"Voice Isn't Dead Yet," Optimist Says

Some have argued that mobile VoIP will grow mobile service provider revenues, an argument that makes more sense if one assumes the mobile VoIP is provided by a third party “over the top,” or by a new entrant without a significant legacy customer base.

In most other cases, a rational person would argue that mobile VoIP is more likely to harm mobile service provider revenues.  Mobile VoIP might represent less than 0.5 percent of overall service provider mobile voice revenues, according to ARCchart.

ARCchart sees similar issues for mobile service provider messaging. ARCchart expects that instant messages will exceed text messaging volumes by 2014 and continue growing rapidly, accounting for 65 percent of all message traffic pushed over mobile networks by 2016.

In 2012, global mobile VoIP service revenues might be about $2.5 billion. But mobile voice revenue overall could be in the range of roughly $1 trillion.

So the problem is that mobile VoIP represents a very small percentage of the legacy mobile voice revenue stream. To be sure, mobile VoIP is in its early stages, so a direct comparison of revenue means very little. So far, mobile VoIP probably has been important mostly as it reflects the loss of high-margin and high volume legacy voice call volumes.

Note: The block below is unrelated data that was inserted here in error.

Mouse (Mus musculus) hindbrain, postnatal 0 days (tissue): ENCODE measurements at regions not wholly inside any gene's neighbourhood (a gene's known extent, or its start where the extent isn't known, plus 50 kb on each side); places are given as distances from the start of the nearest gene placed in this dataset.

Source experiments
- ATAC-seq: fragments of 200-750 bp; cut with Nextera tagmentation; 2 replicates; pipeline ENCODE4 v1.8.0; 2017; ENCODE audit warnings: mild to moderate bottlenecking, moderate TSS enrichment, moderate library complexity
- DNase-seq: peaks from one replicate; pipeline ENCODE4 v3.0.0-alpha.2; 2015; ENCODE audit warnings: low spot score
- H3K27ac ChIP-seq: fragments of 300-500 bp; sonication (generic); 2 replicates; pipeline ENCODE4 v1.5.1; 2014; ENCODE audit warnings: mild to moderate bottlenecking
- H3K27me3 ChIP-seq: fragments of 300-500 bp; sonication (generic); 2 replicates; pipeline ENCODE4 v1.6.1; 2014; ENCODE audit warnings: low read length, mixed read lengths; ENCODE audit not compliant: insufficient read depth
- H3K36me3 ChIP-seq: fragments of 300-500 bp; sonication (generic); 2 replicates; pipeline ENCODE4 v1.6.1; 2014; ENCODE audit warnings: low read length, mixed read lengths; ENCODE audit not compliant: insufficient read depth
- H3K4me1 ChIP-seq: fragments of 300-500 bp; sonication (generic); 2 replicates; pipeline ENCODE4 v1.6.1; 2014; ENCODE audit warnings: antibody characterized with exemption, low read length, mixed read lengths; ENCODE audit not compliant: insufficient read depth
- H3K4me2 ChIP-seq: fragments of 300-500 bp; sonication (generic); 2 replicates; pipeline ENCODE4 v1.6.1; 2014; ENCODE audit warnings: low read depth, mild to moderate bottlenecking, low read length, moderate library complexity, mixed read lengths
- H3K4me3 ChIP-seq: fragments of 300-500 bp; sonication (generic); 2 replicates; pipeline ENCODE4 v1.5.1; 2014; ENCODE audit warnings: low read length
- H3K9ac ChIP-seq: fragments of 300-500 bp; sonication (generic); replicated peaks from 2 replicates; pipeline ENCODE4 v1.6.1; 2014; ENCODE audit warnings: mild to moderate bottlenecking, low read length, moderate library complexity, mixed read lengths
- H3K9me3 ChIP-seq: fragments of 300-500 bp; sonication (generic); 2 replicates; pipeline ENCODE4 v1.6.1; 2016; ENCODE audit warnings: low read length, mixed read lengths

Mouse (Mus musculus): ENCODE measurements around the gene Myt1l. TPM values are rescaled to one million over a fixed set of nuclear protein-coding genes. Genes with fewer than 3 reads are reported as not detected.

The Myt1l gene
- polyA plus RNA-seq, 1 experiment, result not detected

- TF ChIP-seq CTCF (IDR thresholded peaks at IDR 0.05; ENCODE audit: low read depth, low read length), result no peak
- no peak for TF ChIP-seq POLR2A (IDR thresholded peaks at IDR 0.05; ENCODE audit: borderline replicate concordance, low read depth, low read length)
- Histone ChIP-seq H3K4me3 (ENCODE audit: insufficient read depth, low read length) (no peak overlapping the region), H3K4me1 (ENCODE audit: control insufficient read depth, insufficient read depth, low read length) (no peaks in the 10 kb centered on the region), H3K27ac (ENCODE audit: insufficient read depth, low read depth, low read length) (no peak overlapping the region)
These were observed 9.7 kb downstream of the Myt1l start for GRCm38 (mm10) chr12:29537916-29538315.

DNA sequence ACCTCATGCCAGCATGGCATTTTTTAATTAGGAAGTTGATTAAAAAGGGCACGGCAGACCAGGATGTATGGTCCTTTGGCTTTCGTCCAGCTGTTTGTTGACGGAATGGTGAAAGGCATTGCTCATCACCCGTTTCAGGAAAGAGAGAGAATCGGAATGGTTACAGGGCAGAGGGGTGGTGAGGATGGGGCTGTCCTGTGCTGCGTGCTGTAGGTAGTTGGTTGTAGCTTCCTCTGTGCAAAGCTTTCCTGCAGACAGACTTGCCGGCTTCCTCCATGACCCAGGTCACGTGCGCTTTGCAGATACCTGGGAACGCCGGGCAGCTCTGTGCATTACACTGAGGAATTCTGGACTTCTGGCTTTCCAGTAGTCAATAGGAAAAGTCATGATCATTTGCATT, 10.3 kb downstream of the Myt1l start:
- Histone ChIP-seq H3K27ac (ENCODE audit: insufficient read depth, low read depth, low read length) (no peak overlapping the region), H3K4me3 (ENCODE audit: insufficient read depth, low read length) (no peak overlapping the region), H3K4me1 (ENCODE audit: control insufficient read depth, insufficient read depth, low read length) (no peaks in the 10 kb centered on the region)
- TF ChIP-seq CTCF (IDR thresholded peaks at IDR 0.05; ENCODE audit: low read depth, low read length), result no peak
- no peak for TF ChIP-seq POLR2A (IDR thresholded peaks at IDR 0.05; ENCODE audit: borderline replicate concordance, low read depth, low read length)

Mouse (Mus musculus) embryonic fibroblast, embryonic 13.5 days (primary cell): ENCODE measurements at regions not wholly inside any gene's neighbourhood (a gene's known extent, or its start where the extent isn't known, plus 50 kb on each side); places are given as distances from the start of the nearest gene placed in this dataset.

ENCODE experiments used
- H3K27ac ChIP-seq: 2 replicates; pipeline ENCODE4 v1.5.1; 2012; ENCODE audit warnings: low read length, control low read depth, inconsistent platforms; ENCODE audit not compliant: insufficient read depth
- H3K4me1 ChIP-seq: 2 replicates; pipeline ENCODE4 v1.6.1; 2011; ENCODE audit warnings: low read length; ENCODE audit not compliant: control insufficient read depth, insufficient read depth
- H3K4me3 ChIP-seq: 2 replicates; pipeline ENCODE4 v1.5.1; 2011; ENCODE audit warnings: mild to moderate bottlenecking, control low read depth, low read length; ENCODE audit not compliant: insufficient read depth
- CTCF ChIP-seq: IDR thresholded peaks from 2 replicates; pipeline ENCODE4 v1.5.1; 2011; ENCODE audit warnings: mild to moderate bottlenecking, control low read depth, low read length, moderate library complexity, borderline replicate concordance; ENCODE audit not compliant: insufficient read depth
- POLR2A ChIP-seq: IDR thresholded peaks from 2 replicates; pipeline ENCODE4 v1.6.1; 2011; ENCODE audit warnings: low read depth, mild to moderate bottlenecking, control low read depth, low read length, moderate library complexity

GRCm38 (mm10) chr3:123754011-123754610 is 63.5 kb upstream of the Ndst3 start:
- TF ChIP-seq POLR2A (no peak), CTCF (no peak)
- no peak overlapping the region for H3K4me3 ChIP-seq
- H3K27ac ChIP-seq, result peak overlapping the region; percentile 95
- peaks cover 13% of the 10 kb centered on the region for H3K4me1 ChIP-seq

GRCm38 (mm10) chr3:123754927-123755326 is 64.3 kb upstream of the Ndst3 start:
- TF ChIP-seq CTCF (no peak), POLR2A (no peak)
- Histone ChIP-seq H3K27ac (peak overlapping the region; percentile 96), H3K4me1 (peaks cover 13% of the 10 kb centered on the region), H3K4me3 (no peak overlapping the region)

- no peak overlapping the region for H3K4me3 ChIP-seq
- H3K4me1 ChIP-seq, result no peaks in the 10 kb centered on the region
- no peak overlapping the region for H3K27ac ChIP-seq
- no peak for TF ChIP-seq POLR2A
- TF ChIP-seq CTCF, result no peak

But that is not likely to be the case, always. There will be 1.1 billion mobile VoIP clients in use by 2017, over half of which will be over the top apps, analysts at Juniper Research now estimate. Just how much revenue those mobile VoIP users will generate is the issue.

"As with Skype on the desktop, only a very small proportion will pay for the service," Juniper Research said.  “Wi-Fi mobile VoIP is potentially the most damaging of all VoIP traffic, as it bypasses the mobile networks altogether."

“We forecast that mobile VoIP over Wi-Fi will cost operators $5 billion globally by 2015,” said Anthony Cox, Juniper Research analyst.

In fact, a recent forecast by Visiongain suggests 2012 mobile VoIP revenues would reach only about $2.5 billion to $4 billion, globally.

“Many subscribers sign up to an OTT service without ever planning to pay a cent for it, and some industry players do not have a short-term revenue model at all,” said Cox.

Still, researchers at Analysys have in the past predicted that, as early as 2012, mobile VoIP services would generate revenues of $18.6 billion (EUR15.3 billion) in the United States and $7.3 billion (EUR.6.0 billion) in Western Europe, compared with fixed VoIP revenues of $11.9 (EUR9.8 billion) in the United States and $6.9 billion (EUR5.7 billion) in Western Europe.

It seems doubtful those levels of revenue have been realized, though. In fact, analysts seem to have overestimated the revenue mobile VoIP would represent, rather consistently. Though service providers are not without options, the direction is clear. As one self-proclaimed optimist said recently, “voice isn’t dead yet.” And that’s the optimistic view.
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